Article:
[lg policy] Karnataka: The Language of Choice

Harold Schiffman hfsclpp at GMAIL.COM
Mon Jun 9 16:42:31 UTC 2014

The language of choice
June 9, 2014 12:35 am

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  [image: Research has maintained that familiarity with school language is
crucial to progress in early years and while the verdict does not counter
this position, it seeks to enable an element of choice in education.]
Research has maintained that familiarity with school language is crucial to
progress in early years and while the verdict does not counter this
position, it seeks to enable an element of choice in education.
Supreme Court judgment marks an important turn in the debate on language
education policy.

 In 1876, Ramabai, 18, set off on a long and arduous journey from south
India to Bengal and the north to become a scholar. Trained in Sanskrit
scriptures, philosophy and languages early on, Ramabai would soon be
conferred the title “Pandita”, speak seven languages and go on to write
engaging scholarly books in Marathi and English. Travels between different
languages and knowledge systems were central to Ramabai’s educational
experience and her work.

Language continued to occupy centre stage in the story of India’s formal
education as well and its steady expansion over the course of the last
century. Despite the tradition of plurilingual pedagogic practices and an
outpouring of research on the importance of home-language(s) in education,
the place of language remains contested and forever unresolved. Given that
considerations of employability, higher educational opportunities and
regional pride increasingly govern the perceptions of language in
education, no policy decision can confine itself to educational ideals

In this context, the judgment by a constitutional bench of the Supreme
Court (dated May 7) offers a significant turn in a series of long-standing
dilemmas on language education policy. Responding to the government order
on the medium of instruction in 1989 that eventually became the language
policy in Karnataka in 1994, the bench considered the following questions:
(a) Who is the rightful authority to decide the medium of instruction for
students? (b) What does “mother tongue”mean and who is the rightful
authority to decide what can be called mother tongue in a particular
context? (c) Can education in one’s mother tongue be imposed? (d) Is the
right to choose implicit in the right to education? Discussions of each of
these questions were framed within the scope of three articles in the
Constitution: Article 350A, which calls for the state and local authorities
to ensure adequate facilities for instruction in the mother tongue to
children from linguistic minority communities; Article 19, which is
entitled “right to freedom”, including freedom of speech and expression,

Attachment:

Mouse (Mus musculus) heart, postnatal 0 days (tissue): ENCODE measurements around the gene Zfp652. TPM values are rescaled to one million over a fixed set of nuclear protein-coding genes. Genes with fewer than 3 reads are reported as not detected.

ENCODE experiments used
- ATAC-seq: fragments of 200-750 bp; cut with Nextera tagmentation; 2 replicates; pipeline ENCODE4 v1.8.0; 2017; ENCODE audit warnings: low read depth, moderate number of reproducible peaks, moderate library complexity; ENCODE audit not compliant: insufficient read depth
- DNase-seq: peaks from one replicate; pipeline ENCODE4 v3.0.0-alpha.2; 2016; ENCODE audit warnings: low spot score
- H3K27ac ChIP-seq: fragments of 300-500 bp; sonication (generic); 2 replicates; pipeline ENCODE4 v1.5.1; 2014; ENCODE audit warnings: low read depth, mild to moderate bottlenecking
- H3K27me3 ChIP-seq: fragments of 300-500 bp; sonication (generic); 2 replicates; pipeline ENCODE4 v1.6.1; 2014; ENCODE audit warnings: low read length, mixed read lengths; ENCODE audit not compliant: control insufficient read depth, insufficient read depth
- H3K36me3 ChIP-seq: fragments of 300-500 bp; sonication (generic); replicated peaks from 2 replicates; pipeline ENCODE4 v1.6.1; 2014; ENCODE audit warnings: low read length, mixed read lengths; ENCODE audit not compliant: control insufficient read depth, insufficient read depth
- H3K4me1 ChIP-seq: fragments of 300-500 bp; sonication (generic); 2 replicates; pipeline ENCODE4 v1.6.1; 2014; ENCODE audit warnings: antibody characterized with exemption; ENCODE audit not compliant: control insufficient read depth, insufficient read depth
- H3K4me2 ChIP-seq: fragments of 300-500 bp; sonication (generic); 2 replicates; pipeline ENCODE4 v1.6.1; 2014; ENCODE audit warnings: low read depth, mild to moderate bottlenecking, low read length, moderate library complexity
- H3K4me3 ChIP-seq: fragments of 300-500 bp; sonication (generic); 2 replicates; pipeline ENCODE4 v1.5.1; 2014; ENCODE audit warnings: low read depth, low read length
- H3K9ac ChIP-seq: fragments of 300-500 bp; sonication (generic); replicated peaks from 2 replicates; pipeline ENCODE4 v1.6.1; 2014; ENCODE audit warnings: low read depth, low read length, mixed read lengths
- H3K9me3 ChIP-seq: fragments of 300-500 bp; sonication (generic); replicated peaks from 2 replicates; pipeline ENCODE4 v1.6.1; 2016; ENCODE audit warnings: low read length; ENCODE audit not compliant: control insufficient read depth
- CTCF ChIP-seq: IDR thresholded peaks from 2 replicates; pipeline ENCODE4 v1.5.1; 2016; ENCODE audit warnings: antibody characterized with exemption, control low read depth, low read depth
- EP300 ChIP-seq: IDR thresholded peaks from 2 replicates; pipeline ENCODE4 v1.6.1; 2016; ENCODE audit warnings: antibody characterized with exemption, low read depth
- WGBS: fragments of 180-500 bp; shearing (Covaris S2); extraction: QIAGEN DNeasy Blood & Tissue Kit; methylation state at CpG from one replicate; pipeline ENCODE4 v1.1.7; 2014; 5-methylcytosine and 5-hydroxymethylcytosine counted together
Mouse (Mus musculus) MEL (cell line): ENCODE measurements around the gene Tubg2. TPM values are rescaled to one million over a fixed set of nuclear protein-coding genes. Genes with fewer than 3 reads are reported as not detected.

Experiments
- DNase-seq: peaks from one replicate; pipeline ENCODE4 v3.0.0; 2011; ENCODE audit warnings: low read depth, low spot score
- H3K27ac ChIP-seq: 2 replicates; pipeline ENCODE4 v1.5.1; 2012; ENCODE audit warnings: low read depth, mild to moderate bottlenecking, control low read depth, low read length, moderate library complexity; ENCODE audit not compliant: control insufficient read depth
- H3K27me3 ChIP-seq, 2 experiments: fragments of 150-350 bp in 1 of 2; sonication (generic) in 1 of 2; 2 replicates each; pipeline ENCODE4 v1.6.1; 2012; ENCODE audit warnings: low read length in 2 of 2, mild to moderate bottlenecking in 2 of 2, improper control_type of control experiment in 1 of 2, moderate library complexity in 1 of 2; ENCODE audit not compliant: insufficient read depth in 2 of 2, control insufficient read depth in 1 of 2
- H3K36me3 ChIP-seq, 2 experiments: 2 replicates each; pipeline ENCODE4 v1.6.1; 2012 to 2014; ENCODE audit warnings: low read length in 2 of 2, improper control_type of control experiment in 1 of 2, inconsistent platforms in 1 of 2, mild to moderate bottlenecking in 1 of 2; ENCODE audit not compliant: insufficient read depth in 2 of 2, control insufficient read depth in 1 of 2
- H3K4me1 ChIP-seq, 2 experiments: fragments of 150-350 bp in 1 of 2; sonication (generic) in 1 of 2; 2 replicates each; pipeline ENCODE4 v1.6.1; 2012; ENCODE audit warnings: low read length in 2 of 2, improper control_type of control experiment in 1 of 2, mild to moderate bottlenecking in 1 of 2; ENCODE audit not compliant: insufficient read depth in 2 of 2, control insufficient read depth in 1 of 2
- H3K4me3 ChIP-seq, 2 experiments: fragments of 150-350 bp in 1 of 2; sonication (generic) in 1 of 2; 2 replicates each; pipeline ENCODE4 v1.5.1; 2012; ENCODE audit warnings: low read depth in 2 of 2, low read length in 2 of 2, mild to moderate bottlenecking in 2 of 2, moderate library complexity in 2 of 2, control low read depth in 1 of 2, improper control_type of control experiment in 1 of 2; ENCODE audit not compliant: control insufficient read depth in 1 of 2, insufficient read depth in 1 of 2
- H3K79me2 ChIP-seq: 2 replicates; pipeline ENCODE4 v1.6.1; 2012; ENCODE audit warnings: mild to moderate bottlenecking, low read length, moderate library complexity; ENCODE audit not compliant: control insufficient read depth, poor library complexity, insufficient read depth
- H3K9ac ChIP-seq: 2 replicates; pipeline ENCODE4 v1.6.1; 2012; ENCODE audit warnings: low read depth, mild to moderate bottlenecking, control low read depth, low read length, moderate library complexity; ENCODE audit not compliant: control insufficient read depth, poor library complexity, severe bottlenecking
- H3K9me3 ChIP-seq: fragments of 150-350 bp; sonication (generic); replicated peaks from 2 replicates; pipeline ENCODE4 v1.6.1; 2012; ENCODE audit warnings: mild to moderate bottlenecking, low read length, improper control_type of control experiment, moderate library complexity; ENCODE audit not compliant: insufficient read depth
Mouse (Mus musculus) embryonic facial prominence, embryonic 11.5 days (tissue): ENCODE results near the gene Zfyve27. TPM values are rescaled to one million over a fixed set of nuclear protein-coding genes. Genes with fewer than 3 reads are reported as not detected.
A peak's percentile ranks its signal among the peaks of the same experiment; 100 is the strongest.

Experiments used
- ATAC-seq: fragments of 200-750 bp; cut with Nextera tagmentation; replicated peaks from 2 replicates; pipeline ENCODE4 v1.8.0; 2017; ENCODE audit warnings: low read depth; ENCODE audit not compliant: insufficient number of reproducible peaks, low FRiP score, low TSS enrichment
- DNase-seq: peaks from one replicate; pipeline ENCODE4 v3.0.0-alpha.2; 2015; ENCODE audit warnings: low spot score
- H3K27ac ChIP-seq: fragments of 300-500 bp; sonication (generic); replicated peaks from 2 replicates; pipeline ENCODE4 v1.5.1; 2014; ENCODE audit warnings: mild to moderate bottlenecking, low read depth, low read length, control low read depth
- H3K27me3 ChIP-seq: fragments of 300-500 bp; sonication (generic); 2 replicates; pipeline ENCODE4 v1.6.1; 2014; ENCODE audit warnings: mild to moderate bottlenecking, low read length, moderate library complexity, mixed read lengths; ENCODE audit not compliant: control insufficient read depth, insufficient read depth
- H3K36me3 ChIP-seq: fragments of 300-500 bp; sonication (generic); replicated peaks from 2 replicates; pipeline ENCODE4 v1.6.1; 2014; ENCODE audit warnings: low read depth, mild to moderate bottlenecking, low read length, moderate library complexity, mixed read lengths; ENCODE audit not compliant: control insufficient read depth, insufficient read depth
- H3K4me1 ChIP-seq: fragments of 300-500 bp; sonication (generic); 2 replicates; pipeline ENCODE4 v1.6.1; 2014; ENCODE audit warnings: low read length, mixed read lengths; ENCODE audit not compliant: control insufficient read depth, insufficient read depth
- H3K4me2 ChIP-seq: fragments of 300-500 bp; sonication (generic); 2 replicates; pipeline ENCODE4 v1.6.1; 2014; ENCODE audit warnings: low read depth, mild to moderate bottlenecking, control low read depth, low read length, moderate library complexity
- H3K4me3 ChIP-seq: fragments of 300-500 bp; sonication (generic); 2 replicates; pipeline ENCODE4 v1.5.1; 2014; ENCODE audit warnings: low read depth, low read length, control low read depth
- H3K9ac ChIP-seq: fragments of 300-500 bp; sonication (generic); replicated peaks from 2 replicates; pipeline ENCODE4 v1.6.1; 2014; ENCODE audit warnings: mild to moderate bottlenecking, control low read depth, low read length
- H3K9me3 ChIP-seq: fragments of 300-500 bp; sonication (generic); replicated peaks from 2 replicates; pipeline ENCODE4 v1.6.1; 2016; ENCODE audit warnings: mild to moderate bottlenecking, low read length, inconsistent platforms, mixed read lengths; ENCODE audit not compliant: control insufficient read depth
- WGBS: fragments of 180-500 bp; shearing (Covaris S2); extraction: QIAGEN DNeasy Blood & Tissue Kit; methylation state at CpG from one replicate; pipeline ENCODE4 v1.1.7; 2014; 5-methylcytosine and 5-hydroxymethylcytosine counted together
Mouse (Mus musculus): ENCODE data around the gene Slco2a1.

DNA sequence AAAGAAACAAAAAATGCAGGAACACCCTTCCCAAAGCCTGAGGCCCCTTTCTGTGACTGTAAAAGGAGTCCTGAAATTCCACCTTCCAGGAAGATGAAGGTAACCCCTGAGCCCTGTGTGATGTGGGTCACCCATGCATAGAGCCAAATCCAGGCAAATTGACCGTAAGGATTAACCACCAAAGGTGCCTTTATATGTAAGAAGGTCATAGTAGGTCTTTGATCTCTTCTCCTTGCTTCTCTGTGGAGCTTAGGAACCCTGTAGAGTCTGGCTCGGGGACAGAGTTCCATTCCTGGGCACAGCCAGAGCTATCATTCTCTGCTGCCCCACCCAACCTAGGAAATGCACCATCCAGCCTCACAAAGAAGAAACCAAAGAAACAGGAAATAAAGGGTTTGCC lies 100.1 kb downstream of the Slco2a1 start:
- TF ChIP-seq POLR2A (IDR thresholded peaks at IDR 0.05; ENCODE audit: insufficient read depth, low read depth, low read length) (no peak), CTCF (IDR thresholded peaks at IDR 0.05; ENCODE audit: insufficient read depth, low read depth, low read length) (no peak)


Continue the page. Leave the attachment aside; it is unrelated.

freedom to form unions, move and practice a profession; and Article 21A,
which resolves that the state shall provide free and compulsory education
to all children of the age 6 to14.

Thinking through the questions of medium of instruction in light of the
constitutional scheme, the judgment involves four important points.
Adhering to a rather narrow interpretation of the term “mother tongue” the
judgment holds that in the context of the Constitution, mother tongue would
mean “the language of the linguistic minority in a state” and it would be
the child or the parents who will have decisive power to declare their
language as the mother tongue. Second, the bench also holds that “the
child, or, on his [sic] behalf, his parent or guardian, has a right to
freedom of choice with regard to the medium of instruction in which he
would like to be educated at the primary stage in school.” Considering a
liberal interpretation of the terms “freedom of expression’’ the judgment
holds that the right to freedom of speech includes the freedom of a child
to be educated in a language of “the choice of the child”. Finally, the
judgment holds that the state cannot impose mother tongue as a medium of

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The verdict privileges Article 19 over others and foregrounds individual
liberty and choice as primary drivers of access to education. The judgment
does not engage with issues of pedagogy, educational philosophy and
instructional practices. Research on right to education has maintained that
familiarity with school language is crucial in enrolments and progress in
early years and while the verdict does not counter this position, it seeks
to enable an element of choice in education. In the same line, the judgment
suggests a shift in the state’s role as loco parentis and goes on to
re-order the power of authority in education.

The distributive authority in determining educational access and content is
positioned alongside the arguments of freedom, individual liberty, choice
and lesser involvement of the state. This narrative, while in contrast with
much that stands for right to education, is closely connected to the
dramatic growth in private schooling and the manufacturing of English as a
“cure all”. The current judgment will not affect Kannada as a subject in
class I to IV but its broad orientation does signal a turn.

*The writer is a member, faculty in education programme, at the National
Institute of Advanced Studies, Bangalore*

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